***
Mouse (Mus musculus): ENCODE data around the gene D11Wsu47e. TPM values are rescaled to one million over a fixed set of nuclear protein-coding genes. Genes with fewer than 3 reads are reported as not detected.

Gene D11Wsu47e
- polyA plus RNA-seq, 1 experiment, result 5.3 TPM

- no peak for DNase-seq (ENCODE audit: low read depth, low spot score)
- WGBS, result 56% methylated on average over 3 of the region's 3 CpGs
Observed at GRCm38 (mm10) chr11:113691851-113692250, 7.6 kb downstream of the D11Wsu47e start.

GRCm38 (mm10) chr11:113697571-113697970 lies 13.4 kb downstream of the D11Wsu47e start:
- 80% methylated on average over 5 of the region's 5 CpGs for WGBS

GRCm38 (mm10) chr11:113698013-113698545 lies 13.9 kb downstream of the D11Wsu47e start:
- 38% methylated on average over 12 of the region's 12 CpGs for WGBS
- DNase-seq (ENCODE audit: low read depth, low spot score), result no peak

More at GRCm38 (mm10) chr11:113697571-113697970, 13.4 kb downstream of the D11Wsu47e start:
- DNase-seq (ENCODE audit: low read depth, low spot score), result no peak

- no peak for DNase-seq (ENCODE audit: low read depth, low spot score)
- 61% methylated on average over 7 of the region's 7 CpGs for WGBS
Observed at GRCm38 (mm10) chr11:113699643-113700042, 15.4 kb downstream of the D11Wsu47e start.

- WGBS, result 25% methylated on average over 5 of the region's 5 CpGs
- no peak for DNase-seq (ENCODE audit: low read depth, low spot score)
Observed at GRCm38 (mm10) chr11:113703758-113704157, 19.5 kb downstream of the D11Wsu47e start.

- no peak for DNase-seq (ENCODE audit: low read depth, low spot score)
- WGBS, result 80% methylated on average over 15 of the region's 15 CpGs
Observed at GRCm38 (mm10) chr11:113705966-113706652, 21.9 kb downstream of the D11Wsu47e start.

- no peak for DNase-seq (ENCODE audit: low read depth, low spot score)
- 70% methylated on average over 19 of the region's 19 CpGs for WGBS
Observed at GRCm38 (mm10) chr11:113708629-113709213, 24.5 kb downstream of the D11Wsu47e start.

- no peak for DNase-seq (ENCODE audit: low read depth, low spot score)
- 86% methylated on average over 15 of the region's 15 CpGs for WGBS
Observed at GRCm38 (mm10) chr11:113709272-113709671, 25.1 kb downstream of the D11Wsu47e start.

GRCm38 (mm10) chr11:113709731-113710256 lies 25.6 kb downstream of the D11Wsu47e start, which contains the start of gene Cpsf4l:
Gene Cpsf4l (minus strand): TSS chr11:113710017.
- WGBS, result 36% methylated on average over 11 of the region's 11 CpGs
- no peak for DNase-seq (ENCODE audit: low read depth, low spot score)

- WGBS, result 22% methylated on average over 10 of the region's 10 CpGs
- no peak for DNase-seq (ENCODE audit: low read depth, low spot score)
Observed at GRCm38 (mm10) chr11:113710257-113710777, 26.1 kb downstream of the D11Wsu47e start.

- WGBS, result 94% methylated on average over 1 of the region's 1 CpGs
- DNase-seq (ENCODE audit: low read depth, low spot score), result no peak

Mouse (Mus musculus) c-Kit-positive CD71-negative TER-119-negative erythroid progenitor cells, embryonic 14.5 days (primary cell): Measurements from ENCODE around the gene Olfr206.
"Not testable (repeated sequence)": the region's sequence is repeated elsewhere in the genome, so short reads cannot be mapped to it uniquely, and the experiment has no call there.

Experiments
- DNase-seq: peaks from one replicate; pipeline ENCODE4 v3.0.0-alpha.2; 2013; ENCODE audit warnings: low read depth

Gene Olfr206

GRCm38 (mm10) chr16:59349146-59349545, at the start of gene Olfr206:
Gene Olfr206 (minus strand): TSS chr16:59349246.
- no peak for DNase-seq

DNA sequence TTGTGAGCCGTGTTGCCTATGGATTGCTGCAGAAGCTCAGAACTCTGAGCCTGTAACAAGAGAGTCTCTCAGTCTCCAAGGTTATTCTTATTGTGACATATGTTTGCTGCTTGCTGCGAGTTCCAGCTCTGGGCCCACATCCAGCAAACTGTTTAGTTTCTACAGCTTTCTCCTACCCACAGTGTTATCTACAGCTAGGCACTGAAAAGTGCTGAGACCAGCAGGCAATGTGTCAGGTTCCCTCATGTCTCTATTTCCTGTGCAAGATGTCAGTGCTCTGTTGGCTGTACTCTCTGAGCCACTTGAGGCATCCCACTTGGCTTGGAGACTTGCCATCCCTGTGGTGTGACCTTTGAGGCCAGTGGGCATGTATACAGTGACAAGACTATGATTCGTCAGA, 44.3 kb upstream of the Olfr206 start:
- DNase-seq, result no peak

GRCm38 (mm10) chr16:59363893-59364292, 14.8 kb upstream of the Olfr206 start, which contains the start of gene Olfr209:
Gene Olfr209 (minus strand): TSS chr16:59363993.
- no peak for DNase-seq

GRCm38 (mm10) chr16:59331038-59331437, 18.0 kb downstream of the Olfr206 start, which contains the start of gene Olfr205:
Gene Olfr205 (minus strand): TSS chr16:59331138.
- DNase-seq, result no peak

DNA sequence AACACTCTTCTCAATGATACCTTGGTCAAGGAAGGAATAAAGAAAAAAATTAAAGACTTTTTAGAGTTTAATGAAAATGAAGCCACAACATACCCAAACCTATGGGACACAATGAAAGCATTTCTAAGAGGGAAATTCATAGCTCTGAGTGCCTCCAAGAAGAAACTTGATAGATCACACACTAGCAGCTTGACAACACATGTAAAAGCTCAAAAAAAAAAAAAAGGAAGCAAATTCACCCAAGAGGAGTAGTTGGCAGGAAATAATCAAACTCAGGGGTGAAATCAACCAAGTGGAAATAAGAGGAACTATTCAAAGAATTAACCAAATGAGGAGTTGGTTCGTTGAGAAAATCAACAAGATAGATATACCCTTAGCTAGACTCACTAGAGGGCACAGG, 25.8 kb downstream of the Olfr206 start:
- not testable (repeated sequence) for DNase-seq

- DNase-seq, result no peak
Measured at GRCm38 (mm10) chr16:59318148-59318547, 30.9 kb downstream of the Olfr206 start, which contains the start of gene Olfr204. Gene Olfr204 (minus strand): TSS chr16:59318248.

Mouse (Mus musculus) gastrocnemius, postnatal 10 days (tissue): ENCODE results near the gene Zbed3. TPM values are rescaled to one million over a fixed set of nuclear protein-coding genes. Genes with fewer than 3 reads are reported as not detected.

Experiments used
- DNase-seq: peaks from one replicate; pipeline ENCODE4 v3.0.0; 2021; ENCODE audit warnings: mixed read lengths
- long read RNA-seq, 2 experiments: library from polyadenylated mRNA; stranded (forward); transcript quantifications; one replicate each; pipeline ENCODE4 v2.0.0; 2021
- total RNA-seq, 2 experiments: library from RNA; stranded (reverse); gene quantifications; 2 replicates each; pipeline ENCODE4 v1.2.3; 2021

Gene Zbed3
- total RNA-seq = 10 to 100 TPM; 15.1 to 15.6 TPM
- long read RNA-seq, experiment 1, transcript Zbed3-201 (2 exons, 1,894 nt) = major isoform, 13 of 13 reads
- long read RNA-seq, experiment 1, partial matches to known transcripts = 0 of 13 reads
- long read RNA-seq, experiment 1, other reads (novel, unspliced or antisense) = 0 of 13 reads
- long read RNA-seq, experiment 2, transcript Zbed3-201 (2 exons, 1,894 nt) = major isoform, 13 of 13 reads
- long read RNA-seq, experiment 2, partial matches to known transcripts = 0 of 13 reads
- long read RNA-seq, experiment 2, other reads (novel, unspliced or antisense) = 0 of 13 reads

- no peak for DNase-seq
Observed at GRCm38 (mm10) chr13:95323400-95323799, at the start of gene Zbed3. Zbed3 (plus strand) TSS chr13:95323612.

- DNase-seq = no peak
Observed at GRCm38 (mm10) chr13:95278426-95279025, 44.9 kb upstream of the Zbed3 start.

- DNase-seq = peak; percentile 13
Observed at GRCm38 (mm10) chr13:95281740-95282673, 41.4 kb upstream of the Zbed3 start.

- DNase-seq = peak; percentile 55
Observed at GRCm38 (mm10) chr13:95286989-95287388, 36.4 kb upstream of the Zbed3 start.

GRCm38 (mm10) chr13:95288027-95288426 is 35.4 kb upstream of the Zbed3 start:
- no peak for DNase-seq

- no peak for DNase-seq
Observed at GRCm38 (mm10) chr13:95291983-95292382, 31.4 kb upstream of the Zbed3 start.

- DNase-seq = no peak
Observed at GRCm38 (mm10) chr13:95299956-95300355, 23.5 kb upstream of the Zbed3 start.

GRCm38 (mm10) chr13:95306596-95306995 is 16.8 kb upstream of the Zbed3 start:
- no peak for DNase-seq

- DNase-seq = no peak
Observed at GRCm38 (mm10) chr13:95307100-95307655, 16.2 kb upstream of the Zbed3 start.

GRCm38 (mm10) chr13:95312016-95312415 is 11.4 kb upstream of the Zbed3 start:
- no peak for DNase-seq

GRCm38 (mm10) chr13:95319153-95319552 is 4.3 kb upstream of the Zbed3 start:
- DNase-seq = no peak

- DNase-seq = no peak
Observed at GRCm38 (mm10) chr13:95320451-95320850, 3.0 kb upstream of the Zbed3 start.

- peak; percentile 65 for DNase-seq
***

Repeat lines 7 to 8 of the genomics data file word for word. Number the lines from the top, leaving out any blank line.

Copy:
GRCm38 (mm10) chr11:113697571-113697970 lies 13.4 kb downstream of the D11Wsu47e start:
- 80% methylated on average over 5 of the region's 5 CpGs for WGBS